There is little we know about how families grieve over time. Although the field of grief research is growing, we have yet to explore much about family bereavement. And we know even less about what happens to military families who have suffered the death of an active duty soldier.


With the number of military deaths increasing (not just those killed in action but suicides and accidents as well), there is an opportunity for those who know this loss intimately to be involved.


The National Military Family Bereavement Study is seeking people who have lost an active duty soldier since September, 11, 2001, to take part in an online survey that explores these losses. A second phase will involve interviewing some family members three times over a two-year period.


To learn more and take part in this landmark study, go to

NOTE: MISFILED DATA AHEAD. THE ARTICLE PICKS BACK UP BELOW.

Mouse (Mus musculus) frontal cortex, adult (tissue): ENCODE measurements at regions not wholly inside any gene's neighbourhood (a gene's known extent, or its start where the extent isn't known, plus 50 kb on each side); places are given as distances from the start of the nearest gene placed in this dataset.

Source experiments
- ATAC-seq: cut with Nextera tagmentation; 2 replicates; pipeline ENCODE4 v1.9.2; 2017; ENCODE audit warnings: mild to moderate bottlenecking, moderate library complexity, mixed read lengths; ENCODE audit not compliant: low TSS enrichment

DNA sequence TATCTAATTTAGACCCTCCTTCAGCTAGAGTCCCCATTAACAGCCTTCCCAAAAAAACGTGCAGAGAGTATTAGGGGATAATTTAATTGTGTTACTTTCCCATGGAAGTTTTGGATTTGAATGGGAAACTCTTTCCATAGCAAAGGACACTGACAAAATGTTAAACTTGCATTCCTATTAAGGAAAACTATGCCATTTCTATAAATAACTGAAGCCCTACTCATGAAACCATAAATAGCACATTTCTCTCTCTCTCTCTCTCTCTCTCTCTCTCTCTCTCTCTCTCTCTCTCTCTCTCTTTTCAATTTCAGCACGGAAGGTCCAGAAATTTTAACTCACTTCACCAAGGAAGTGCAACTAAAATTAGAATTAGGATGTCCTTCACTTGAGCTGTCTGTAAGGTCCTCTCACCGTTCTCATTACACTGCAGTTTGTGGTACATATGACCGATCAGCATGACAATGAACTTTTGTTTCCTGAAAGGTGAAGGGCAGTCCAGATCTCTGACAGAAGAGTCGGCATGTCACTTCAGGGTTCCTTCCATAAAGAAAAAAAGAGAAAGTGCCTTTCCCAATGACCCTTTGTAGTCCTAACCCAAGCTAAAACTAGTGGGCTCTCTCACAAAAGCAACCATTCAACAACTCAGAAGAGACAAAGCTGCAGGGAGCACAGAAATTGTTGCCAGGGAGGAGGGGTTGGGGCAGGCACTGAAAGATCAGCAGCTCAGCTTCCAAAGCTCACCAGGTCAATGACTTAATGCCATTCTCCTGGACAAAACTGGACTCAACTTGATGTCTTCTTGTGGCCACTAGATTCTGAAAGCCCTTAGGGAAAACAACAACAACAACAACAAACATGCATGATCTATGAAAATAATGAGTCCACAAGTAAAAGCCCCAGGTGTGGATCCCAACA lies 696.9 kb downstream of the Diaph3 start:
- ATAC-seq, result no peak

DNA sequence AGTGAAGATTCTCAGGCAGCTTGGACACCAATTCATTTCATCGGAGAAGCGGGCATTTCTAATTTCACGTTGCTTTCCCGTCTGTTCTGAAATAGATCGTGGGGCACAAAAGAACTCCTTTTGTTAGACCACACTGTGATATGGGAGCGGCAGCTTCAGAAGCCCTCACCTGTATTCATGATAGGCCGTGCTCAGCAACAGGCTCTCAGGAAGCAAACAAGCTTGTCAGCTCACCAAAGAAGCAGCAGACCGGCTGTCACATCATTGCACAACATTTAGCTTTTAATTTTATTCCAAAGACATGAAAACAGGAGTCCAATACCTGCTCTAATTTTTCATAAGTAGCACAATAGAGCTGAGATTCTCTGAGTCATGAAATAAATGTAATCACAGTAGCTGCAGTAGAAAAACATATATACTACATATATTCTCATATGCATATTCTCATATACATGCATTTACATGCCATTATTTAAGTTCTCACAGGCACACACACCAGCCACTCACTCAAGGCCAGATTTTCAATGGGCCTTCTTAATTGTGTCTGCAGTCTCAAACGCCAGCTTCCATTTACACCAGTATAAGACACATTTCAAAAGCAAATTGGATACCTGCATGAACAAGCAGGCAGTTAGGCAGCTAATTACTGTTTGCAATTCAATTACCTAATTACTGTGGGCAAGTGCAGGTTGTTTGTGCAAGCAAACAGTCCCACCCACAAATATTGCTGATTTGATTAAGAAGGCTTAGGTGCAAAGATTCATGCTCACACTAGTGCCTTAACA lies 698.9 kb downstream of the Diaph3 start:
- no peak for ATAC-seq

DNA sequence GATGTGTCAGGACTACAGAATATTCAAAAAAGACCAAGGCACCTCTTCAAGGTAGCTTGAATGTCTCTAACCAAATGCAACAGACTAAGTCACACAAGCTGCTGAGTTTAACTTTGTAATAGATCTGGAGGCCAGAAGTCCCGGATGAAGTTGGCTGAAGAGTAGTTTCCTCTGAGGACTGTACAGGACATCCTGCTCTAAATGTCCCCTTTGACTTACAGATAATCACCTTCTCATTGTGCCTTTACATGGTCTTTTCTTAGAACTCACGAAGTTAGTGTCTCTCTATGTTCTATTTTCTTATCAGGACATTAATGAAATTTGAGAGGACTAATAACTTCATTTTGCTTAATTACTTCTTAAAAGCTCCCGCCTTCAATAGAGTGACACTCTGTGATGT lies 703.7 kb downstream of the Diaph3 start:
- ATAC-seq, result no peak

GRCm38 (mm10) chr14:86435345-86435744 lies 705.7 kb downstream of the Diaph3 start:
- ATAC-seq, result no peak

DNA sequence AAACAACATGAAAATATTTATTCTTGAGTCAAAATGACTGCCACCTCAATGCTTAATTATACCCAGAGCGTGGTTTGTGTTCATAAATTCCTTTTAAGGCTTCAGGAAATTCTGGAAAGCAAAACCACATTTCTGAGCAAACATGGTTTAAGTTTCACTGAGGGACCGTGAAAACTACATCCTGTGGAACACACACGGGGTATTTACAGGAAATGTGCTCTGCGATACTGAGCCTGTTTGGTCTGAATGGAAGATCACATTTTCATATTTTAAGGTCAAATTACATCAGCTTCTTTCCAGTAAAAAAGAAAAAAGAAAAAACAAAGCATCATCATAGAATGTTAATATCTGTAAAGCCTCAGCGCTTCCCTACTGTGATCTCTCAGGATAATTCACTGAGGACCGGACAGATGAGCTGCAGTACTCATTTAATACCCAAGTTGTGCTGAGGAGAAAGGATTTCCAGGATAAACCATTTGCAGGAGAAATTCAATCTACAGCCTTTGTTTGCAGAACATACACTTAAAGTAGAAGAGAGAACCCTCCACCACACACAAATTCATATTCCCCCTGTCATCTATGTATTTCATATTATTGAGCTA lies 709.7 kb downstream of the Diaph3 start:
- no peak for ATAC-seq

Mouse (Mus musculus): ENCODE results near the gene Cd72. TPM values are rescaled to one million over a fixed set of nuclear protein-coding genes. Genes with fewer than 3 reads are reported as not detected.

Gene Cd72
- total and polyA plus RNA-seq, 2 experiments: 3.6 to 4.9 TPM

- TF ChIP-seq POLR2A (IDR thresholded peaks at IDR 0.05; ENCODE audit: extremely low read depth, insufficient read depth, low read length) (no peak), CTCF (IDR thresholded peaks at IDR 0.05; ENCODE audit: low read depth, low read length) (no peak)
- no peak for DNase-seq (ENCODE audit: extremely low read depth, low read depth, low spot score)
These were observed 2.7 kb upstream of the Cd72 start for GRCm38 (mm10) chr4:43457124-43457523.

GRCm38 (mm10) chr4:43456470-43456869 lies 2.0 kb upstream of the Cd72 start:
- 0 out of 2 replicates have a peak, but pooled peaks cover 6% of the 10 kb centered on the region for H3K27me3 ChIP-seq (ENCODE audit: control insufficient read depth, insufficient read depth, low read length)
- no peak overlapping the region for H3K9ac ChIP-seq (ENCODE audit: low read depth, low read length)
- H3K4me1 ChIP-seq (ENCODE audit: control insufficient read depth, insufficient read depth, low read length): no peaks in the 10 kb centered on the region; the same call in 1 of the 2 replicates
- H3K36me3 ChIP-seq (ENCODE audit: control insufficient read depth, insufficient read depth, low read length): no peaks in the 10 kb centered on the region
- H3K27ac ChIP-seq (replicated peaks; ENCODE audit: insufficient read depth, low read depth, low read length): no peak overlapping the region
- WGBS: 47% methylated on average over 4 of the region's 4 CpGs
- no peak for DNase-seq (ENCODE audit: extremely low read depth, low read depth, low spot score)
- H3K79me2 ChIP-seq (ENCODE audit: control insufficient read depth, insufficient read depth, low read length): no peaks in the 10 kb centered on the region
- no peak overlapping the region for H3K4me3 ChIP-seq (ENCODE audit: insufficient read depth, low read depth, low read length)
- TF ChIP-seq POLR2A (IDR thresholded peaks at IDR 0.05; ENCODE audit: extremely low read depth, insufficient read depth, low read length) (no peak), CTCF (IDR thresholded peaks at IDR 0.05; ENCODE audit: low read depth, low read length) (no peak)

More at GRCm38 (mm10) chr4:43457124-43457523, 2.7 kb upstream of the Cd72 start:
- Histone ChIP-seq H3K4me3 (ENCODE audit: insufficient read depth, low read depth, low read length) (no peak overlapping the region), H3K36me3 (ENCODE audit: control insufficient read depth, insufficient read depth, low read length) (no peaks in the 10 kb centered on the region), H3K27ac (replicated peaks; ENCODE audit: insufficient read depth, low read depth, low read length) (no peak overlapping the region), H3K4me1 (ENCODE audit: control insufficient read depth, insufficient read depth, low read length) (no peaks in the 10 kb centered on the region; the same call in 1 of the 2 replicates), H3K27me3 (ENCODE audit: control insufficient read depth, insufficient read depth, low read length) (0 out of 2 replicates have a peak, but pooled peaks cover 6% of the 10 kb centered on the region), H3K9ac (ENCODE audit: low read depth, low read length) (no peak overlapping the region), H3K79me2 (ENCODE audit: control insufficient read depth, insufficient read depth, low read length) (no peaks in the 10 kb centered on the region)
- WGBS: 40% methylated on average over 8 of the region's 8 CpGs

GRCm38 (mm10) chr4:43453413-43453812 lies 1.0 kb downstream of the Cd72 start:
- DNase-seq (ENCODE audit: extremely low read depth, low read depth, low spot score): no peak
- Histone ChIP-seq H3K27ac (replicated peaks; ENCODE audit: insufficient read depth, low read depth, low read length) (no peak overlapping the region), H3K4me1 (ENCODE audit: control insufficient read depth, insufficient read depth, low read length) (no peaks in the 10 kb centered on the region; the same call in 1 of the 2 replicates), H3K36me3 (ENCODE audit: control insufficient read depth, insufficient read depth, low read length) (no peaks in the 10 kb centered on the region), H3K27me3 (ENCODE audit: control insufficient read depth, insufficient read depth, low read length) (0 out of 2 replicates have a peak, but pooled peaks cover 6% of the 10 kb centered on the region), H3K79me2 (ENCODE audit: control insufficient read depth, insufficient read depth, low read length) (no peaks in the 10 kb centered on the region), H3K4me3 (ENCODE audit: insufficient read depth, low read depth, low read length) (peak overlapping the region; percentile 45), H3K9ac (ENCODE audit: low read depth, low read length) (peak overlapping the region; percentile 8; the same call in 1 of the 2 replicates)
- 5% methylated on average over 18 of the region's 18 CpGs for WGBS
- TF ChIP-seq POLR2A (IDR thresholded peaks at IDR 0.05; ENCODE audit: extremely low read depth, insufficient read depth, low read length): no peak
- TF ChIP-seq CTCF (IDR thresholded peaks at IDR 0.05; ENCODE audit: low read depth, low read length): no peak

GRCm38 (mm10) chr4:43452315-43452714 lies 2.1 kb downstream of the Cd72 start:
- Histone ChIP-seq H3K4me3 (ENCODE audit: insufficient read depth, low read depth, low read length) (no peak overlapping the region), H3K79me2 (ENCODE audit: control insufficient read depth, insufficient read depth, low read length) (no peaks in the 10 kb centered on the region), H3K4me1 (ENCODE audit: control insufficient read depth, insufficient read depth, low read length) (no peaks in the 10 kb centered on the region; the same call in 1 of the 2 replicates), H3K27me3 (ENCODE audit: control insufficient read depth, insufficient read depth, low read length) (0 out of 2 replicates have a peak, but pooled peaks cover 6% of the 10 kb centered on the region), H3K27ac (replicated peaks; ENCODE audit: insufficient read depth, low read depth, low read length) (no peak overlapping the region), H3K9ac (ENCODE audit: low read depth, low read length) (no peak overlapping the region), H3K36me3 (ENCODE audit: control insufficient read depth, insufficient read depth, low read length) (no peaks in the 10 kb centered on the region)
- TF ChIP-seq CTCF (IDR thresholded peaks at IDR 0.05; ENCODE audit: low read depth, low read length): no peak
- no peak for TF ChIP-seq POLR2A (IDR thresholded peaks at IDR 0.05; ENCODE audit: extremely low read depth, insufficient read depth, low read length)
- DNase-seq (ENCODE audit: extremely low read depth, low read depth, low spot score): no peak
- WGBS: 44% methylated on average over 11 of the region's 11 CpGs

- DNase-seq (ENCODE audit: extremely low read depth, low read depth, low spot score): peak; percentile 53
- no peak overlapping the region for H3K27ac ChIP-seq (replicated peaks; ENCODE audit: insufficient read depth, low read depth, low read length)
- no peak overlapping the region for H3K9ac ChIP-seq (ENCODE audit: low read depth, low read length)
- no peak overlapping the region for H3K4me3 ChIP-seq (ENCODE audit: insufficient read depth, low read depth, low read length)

Michelle Linn-Gust, Ph.D., President of the American Association of Suicidology, has spent the past nineteen years educating people worldwide about coping with loss and change following the suicide of her younger sister. Her eighth book, Conversations with the Water: A Memoir of Cultivating Hope, chronicles her grief journey as she moves forward beyond the suicide and loss field. Her first book, based on Denise’s suicide, Do They Have Bad Days in Heaven? Surviving the Suicide Loss of a Si..., inspired siblings around the world in their survival after a loved one’s suicide. Learn more about Michelle at


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